5 Things to Consider When Choosing a Freezer

5 Things to Consider When Choosing a Freezer

By Fran J. Donegan

While not everyone needs a standalone freezer, there are plenty of situations where it’s indispensable. Perhaps you like to shop for food in bulk because you live in a rural area, or because it’s more economical or convenient than frequent trips to the store. Maybe you’re a hunter or avid gardener who always has loads of meat or produce to preserve. If any of the above describes you, there may already be a freezer in your basement or garage. If there is, there is a good chance it is one of the estimated 16 million that is over 10 years old, which means it may be wasting energy.

If it’s time to upgrade, here are five things to consider when shopping for a new freezer.

  1. Upright vs. Chest

There are two types of freezers: chest and upright. Chest freezers have a smaller footprint than uprights, but they still offer more open space for storing bulky foods. In a fully-packed chest freezer, it is sometimes hard to see what is below the first layer of items. Some models include bins or dividers to aid in organization.

Upright freezers look like a standard refrigerator. The inside contains shelves and door storage so items can be easily organized and seen when you open the door.

  1. Size

You can find both types of freezers in sizes that range from small—five or six cubic feet—to large units that offer over 20 cubic feet of storage space. If you are replacing an existing freezer, you know if the size you have works for you, or whether you need to adjust up or down. If this is your first freezer, there are formulas that the industry uses to calculate freezer size. To find the right size for you, multiply the number of people in your house by 1.5 cubic feet. Another formula to keep in mind is that one cubic foot of space can store about 35 pounds of food.

Try to visualize what you plan on storing in the models you see when shopping. Also, consider the amount of floor space you have available for the freezer, then balance that out with your budget. In general, the larger the unit, the higher the price.

  1. Energy Efficiency

 As with most appliances, manufacturers have made freezers more energy efficient in recent years. When shopping, compare energy costs by consulting the Energy Guide label on the appliance, which will tell you the estimated cost to run the freezer. Be sure to compare similar appliances with one another.

Energy Star appliances are at least 10 percent more efficient than standard models. Energy Star is a voluntary Environmental Protection Agency program that rates products, including freezers, for energy efficiency. The goal is to save consumers money on energy costs while helping to protect the environment.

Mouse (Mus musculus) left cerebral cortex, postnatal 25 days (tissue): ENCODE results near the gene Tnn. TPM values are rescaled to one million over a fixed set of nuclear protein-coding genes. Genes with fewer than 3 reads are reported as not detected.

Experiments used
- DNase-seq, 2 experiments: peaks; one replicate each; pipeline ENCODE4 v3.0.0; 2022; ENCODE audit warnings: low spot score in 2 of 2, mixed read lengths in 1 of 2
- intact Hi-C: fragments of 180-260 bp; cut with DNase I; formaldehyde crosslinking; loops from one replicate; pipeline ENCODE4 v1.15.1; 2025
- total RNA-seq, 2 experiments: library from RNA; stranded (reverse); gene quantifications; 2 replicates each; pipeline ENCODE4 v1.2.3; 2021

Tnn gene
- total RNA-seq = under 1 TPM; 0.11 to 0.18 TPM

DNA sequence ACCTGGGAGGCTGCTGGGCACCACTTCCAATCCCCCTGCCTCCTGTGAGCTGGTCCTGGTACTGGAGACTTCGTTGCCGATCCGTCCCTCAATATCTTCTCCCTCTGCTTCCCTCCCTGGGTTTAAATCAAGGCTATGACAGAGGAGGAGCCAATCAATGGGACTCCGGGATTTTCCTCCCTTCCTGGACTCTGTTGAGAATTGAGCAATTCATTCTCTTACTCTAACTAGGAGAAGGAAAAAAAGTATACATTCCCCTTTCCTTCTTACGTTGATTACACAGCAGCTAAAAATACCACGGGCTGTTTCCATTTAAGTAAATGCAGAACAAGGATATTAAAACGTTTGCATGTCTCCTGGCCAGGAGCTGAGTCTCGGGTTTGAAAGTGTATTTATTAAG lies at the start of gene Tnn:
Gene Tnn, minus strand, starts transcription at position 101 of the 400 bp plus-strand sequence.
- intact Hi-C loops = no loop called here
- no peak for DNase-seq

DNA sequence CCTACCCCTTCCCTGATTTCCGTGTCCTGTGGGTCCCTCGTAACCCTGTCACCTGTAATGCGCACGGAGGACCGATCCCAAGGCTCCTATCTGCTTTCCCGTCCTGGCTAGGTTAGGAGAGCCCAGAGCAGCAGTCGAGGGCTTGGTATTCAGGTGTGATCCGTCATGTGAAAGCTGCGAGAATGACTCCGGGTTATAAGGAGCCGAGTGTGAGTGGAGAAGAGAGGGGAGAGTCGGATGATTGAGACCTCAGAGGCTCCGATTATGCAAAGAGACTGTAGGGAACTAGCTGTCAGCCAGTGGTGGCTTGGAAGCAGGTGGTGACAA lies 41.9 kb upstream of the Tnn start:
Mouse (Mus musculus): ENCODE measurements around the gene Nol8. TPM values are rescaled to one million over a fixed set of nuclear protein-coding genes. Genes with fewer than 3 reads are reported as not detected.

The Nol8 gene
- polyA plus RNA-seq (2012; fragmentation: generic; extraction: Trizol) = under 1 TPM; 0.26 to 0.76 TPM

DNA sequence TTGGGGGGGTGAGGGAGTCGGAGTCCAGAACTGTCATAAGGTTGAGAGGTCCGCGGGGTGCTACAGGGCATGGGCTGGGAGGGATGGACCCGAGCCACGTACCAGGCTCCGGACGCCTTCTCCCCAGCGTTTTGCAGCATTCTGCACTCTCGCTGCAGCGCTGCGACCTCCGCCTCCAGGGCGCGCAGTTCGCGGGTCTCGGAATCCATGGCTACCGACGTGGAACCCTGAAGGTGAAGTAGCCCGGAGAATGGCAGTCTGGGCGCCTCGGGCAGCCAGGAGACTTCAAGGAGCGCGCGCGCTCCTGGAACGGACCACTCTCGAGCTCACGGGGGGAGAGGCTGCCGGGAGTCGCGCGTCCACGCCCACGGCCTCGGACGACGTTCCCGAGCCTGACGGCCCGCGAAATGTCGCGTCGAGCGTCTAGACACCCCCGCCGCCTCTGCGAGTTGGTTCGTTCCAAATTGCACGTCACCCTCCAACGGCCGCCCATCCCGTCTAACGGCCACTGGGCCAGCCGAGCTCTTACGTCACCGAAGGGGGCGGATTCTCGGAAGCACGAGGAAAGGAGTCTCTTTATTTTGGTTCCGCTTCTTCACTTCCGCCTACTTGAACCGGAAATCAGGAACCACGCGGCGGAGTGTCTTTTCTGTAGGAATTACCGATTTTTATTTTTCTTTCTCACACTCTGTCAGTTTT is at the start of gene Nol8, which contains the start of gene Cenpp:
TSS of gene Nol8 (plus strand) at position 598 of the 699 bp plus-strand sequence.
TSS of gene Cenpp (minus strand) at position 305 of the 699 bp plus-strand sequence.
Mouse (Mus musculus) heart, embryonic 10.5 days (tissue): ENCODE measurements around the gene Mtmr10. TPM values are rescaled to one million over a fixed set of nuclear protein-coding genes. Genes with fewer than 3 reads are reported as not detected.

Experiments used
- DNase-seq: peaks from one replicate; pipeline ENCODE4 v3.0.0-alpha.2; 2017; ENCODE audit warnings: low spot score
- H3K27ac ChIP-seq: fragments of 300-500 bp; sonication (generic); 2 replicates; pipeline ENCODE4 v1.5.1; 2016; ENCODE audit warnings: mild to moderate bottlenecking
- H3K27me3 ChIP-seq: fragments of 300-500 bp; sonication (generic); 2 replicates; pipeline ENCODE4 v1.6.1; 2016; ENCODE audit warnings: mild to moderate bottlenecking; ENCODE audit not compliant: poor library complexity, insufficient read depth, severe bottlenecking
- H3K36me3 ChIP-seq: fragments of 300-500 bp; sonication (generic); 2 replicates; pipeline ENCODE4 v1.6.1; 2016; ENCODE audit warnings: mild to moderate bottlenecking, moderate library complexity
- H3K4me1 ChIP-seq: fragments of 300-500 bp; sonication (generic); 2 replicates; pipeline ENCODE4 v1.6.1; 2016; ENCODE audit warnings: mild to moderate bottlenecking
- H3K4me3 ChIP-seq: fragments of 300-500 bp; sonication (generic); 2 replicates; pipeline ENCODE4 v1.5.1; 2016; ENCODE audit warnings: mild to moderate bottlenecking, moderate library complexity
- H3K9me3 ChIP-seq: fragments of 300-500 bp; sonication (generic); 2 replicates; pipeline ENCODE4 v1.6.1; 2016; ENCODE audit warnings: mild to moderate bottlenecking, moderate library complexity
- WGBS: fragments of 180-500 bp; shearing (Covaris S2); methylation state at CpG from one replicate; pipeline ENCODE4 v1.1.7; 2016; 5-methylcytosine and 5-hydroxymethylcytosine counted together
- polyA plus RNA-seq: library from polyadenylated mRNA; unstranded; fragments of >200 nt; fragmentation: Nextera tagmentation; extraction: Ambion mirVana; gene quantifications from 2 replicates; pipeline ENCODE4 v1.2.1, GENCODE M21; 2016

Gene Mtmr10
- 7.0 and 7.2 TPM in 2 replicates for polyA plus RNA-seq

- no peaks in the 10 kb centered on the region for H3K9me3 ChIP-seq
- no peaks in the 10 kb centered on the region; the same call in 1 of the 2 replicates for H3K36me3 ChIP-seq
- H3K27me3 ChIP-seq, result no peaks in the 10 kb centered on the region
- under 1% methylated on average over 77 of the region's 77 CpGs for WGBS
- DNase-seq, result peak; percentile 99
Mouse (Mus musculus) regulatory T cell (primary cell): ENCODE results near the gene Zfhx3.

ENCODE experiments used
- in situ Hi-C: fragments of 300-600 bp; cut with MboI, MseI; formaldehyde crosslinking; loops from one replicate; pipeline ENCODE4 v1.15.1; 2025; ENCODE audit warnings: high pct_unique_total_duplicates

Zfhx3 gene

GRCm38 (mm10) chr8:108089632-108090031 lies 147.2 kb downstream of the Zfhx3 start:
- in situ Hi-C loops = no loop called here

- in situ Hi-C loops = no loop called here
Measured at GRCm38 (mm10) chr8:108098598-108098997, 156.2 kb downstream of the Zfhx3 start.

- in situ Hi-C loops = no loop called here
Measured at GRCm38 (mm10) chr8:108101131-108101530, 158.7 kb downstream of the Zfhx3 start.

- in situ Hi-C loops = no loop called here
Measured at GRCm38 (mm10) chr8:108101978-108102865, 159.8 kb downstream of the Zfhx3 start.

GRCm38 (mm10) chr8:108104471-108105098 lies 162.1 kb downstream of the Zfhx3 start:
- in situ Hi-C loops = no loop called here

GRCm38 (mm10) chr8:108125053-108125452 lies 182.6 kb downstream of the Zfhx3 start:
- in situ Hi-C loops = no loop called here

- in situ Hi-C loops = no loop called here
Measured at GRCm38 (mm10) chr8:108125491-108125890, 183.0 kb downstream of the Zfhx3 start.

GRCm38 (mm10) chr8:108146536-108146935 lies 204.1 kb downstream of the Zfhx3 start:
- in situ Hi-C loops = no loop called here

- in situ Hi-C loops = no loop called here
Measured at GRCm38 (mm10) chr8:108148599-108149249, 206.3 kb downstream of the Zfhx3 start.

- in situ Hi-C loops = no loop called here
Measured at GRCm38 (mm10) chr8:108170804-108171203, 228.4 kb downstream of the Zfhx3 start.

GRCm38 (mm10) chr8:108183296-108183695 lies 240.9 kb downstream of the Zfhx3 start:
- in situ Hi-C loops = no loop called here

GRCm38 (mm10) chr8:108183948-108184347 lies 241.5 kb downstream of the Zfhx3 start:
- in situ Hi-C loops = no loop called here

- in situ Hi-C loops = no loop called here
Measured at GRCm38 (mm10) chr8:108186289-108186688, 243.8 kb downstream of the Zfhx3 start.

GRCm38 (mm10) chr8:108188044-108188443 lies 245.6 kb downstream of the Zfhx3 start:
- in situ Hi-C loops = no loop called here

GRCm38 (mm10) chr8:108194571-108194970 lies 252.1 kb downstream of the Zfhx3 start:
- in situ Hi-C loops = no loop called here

In general, chest freezers use less energy than uprights, because not as much cold air escapes when you open the freezer. Also, most chest models rely on manual defrosting of the unit, which requires less electricity than automatic defrosting. If you choose a manual defrost model, be sure to keep up with the maintenance. A layer of ice will affect the energy efficiency of the unit.

  1. Additional Features

In addition to automatic defrosting, there are several convenient features that you can find in a freezer. Here are a few examples:

  • Interior light
  • Safety locks
  • Convenient shelving
  • Easy-to-use controls
  • Quick-freeze feature
  • Easy-to-reach drain on manual defrost units
  • Power-on light—this lets you know the freezer is working without having to open the door.
  • High temperature alarm—this alerts you if the temperature inside the unit begins to rise.
  1. Location

 Just as you would when buying a refrigerator, be sure to measure the space you have picked out for the freezer. Also, make sure doorways and other passages are wide enough to accommodate the freezer. In addition to the footprint of the appliance, figure in a three-inch space on the sides and back to ensure proper air circulation around the unit. Chest freezers have a hinged top, so you will need enough space above the freezer to open the door completely.

Most manufacturers recommend placing the freezer is area that will not go below freezing or above about 110 degrees. That's a large range, but if you plan on keeping the freezer in a garage or shed, keep those recommendations in mind.

Once you’ve decided on a freezer and set it up, set the temperature to 0 degrees, which is a good temperature for storing frozen foods. There's usually a cool-down period that allows the freezer to reach a safe temperature before you can store food in it. You'll find that information in the manual that comes with the freezer. Whichever model you choose, be sure to keep it in good working order to maintain optimal efficiency.

Fran Donegan writes on energy usage, appliances and many other home improvement topics for The Home Depot. Fran is the author of several DIY books for homeowners, including Pools and Spas and Paint Your Home. To research home freezers, including styles referenced by Fran, you can click here.

Topics: Appliances, Freezers, Going Green, Kitchen

Companies: The Home Depot

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